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Is it correct to say that

  • an NFT (kept say on the Ethereum blockchain) for an artwork file (say a .jpg or an animated .gif) contains only a single resource locator for where that file is kept (in addition to its other contents), and

  • typically the locator will be either a) a URL or b) a hash that the owner of a website (or FTP site) has associated (in his own database) with a page or file that he keeps on his webserver (or FTP server)?

If the answer is "Yes", then if the website (or FTP site) disappears the NFT will no longer point to the artwork, right?

If the answer is "No", then what am I missing?

1 Answer 1

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This is usually the case, however it is a common practice to store artwork at IPFS (decentralized filesystem) which offers better availability and continuity as opposed to a centralized web hosting.

To your other point I have recently worked on a number of projects that involve what we call "rich NFTs" where metadata include links to multiple sources, such as images and videos in different resolution, low poly and high poly 3D models etc. Similarly you could include links to the same artwork file stored at different locations (and/or in different formats or resolutions).

To summarize:

  1. Use IPFS for artwork storage.
  2. Nothing stops you from including multiple artwork links in your metadata JSON file.

P.S. In case you want your token image to display correctly in popular marketplaces such as OpenSea you should follow their guidance as they require particular naming and they follow a particular order of priority when choosing the main display picture: https://docs.opensea.io/docs/metadata-standards.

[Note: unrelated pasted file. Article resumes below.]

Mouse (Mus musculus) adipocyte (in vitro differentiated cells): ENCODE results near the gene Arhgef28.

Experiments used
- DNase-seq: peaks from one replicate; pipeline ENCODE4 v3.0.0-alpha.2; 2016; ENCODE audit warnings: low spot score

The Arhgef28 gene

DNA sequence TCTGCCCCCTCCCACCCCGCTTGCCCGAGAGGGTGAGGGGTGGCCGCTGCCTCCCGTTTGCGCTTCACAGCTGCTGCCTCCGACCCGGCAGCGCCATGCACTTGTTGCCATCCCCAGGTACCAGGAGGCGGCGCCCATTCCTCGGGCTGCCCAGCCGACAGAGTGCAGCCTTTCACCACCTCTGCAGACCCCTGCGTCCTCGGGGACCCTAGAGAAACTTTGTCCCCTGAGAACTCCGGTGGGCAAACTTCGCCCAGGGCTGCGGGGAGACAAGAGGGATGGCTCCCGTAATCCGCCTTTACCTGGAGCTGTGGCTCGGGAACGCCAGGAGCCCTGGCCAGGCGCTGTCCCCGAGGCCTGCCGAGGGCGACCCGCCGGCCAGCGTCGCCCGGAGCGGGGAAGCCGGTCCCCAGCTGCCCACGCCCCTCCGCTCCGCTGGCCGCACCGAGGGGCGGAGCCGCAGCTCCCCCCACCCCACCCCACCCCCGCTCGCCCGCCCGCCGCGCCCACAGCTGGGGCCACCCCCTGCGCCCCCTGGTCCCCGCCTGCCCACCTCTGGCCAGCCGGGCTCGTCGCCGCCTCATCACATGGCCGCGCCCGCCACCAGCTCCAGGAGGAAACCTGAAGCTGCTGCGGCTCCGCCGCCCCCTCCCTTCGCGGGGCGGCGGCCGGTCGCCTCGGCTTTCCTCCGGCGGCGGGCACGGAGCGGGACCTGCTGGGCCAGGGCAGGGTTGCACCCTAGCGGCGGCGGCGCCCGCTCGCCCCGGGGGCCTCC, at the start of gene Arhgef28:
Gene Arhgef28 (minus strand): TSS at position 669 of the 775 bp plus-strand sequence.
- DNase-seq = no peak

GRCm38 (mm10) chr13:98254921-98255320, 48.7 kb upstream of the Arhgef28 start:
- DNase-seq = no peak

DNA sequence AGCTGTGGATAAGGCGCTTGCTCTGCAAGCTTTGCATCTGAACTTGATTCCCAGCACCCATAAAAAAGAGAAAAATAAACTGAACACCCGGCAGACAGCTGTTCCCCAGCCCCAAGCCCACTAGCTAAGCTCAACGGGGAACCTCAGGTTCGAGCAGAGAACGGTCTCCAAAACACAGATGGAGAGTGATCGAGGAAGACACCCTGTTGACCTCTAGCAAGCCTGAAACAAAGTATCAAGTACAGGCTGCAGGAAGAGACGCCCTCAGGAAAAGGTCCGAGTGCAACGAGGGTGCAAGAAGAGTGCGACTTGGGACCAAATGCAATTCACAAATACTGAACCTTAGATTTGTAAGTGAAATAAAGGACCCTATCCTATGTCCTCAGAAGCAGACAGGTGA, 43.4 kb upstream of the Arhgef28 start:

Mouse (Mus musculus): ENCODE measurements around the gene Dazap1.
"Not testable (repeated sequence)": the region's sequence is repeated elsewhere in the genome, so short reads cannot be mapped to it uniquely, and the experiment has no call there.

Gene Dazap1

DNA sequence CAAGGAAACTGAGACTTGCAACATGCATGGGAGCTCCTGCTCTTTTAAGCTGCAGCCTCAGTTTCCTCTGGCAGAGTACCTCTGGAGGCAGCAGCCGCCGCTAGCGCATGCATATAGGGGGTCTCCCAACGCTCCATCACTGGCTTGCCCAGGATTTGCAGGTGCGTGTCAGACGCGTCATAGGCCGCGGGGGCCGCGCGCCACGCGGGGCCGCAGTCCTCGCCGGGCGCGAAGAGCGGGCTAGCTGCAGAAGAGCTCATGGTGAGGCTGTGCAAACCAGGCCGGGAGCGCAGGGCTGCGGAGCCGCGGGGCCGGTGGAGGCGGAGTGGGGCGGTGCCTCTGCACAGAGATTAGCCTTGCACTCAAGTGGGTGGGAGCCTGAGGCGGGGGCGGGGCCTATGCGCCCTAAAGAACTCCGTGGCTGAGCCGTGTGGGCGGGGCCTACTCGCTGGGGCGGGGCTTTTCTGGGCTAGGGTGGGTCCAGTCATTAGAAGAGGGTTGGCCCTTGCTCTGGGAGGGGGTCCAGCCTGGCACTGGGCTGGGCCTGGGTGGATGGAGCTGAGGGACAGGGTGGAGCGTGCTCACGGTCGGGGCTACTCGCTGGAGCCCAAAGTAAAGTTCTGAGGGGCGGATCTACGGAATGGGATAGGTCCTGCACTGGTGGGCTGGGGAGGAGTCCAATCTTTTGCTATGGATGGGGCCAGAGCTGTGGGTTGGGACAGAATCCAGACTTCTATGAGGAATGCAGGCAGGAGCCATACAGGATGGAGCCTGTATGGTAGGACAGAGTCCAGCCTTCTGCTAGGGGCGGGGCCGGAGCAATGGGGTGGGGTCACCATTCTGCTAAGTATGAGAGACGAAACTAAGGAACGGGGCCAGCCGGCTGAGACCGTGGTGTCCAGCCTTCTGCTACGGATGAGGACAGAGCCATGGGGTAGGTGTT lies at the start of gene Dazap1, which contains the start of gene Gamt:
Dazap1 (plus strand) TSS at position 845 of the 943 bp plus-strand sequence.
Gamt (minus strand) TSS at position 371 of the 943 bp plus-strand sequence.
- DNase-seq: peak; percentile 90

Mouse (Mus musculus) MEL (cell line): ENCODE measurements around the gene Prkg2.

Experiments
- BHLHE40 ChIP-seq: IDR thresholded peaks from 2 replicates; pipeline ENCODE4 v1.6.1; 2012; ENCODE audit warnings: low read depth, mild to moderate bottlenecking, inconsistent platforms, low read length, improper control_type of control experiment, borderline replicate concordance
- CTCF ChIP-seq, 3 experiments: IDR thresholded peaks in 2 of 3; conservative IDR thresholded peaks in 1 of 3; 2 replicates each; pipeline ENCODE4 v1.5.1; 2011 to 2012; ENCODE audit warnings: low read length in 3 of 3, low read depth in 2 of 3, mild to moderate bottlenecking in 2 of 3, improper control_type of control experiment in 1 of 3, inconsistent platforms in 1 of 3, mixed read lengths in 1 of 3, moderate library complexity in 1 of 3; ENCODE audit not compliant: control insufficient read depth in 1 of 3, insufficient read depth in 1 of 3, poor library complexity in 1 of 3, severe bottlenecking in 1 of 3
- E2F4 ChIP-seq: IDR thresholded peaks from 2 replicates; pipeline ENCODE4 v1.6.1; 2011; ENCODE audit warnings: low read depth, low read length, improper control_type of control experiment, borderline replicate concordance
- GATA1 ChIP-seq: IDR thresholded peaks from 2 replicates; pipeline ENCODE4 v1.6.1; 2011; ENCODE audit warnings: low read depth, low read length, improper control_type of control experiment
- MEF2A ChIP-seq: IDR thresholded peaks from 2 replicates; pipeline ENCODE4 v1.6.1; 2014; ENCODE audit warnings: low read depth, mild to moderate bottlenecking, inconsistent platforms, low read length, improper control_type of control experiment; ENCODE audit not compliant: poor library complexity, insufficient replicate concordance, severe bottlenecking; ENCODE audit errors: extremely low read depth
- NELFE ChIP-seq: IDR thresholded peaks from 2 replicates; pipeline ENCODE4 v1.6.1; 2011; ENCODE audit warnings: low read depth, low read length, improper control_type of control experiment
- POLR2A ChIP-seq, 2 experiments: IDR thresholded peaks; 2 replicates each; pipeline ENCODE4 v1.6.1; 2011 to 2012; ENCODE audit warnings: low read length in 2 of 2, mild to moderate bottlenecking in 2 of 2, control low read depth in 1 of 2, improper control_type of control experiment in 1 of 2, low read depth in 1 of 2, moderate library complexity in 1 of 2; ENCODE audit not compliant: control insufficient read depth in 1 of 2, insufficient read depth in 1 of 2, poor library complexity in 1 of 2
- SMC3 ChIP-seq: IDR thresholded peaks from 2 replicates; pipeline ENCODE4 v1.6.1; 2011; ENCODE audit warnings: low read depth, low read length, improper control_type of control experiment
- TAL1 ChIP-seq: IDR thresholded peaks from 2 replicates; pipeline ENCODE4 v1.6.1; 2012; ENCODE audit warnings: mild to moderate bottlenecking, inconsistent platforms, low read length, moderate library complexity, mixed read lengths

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  • Many thanks for this. But please can you clarify on both points. I have now read both pages that you link to. As I understand it, IPFS is a transfer protocol, so its distributivity is dependent on how many people use it standalone or how many gateways exist from the web. Is that correct? As for point 2, that boils down to putting multiple URLs in the NFT, i.e. mirroring. Looked at from another point of view, these are the places where a hostile party that wished to prevent an NFT functioning as intended would try to pinch off the bottleneck. This is if I've understood correctly.
    – edd
    Commented Dec 26, 2021 at 12:55
  • IPFS is a protocol and a network of nodes that store data. Ideally you should host your own IPFS node(s) if you want to ensure your files are always on the network. Alternatively use a paid plan from an IPFS gateway service such as Pinata for example: pinata.cloud. In practice I think many people just use a free plan from a gateway service. Commented Dec 28, 2021 at 8:19
  • Regarding point 2 yes, it is important to ensure that the service or storage location (IPFS or not) returned by your tokenUri is stable and always returning the JSON object. Otherwise doesn't matter how many URLs you put inside your metadata, the metadata file itself won't be retrieved. Unfortunately there isn't a way to specify multiple URLs to metadata JSON file in ERC-721 standard as far as I'm aware. Commented Dec 28, 2021 at 8:30

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